Biodiverse Pakistan struggles to boost ecotourism
PESHAWAR: Pakistan is often seen through the prism of terrorism and security, but it is undoubtedly one of the handful countries that offer a unique blend of history and biodiversity to eco-lovers.
From the snow-capped peaks in the north, and glistening waters in the south together with limitless opportunities to watch wildlife, sail in the mighty Indus river, and deep-sea diving in the Arabian Sea, this South Asian nuclear state has much more to attract the eco-lovers.
Northern Gilgit-Baltistan region, which borders China, is home to the six peaks of over 8,000-metre altitude, including the world’s second tallest peak, K-2.
The region has over 5,000 large and small glaciers and more than 100 lakes, which jointly make up the world’s largest freshwater reservoir.
Eco-lovers can also witness the endangered snow leopard and brown bear, in addition to 300 species of wildlife in the breathtaking region.
One can sail in the Indus to witness blind dolphins — also known as Indus dolphins.
Towards the mountains such as in Khunjerab National Park in Gilgit-Baltistan, there are guaranteed sightings of the Himalayan Ibex and if one travels to northwestern Chitral near Afghanistan border, then markhor — the country’s national animal.
There are opportunities to watch wildlife, marine turtles nesting near Karachi together with very approachable Kirthar and Hingol National Parks in Sindh and Balochistan, offering a mix of both history and biodiversity.
But the country has failed to exploit the huge potential of its unique biodiversity, due to multiple reasons, mainly security concerns, lack of facilities, and capacity building.
“Pakistan is a unique country with countless ecotourism attractions. It has mountain ranges with exceptional terrain, wetlands and numerous opportunities such as skiing, paragliding, and deep sea diving,” Uzma Khan, an expert who regularly writes on environment and wildlife, told Anadolu Agency.
Asma Ezdi, who works for Pakistan chapter of the World Wide Fund for Nature, cited lack of an integrated approach to tourism planning and investment, lack of capacity among public and private stakeholders, and insufficient promotion of sustainable products and services at tourist destinations, as major barriers in promotion of ecotourism in Pakistan.
Also, she added, absence of monitoring and evaluation system for tourism was another key reasons behind Islamabad’s failure to market its rare biodiversity.
“These barriers and unchecked population growth have led to various issues, such as environmental degradation, lack of solid and water waste management, inefficient resource use, non-renewable energy sources and ill-planned development, at tourist destinations”, she told Anadolu Agency.
Rana Aftab, a member of the recently formed National Tourism Coordination Board (NTCB), a state-run entity, voiced a similar view.
He cited lack of planning for the government’s part, lack of capacity building and inter-departmental cooperation as other reasons behind a static growth in eco-tourism.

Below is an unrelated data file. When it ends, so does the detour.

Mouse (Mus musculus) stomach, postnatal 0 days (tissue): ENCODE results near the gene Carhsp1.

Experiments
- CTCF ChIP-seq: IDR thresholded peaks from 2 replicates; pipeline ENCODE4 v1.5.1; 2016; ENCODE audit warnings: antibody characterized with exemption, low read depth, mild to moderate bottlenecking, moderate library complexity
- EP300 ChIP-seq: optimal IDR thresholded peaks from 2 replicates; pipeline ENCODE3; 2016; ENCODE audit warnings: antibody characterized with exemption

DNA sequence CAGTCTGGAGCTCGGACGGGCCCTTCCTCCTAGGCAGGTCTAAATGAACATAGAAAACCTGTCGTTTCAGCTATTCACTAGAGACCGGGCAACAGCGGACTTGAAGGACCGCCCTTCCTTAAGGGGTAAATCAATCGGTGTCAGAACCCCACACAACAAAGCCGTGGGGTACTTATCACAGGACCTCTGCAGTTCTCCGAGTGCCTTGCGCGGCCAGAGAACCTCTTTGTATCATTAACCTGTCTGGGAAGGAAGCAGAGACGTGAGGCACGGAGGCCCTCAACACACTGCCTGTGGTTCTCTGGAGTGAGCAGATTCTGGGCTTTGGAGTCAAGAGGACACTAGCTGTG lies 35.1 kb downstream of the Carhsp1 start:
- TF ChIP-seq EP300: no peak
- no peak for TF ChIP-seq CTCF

“Eco-tourism is a specialised field. It requires lesser investment compared to other fields of tourism, but an active community involvement,” said Aftab, who is head of the NTCB’s ecotourism committee.
Sustainable Tourism Foundation Pakistan — a non-governmental organisation that works for promotion of eco-tourism in the country— last year launched an ecotourism project for conservation of Indus Dolphins. The organisation has also trained local fishermen to arrange river ride for tourists to witness blind dolphins.
It is also working on two other projects for conservation of the centuries-old culture of Kalasha valley in Chitral district, and near-extinct snow leopard in Hoper valley of Gilgit-Baltistan. Eventually, the two sites, Aftab said, would be declared as eco-tourist destinations.
Uzma reckoned that the country’s otherwise dwindling eco-tourism had shown some improving signs in recent years.
“I think it is on the track as there is a lot of focus on improving facilities and profiling tourism to attract foreign and local tourists,” she opined.
“Media and foreign tourists are playing a positive role is profiling Pakistan’s eco-tourism”, she said, referring to several foreign tourists’ who have written blogs and posted videos on social media of Pakistan’s scenic tourists destinations in recent months.
She termed a significant improvement in security a key factor that attracted foreign travel bloggers and vloggers to visit Pakistan in recent months.
“But a lot still needs to be done to make Pakistan’s tourism up to the mark”, she went on to say.
Aftab partially agrees with Uzma, saying that “ecotourism is in an infancy stage in Pakistan. But we have a great potential to emerge as an ecotourism nation within next three to four years, if seriousness is shown”.
He said that the NTCB’s ecotourism committee had identified over 100 sites across the country, which would be developed as tourism destination in coming years with the help of local communities who would avail the economic benefit of eco-tourism in their respective areas.
Out of 100, Aftab added, 30 sites could immediately be turned into ecotourism hotspots.
Biodiverse Pakistan struggles to boost ecotourism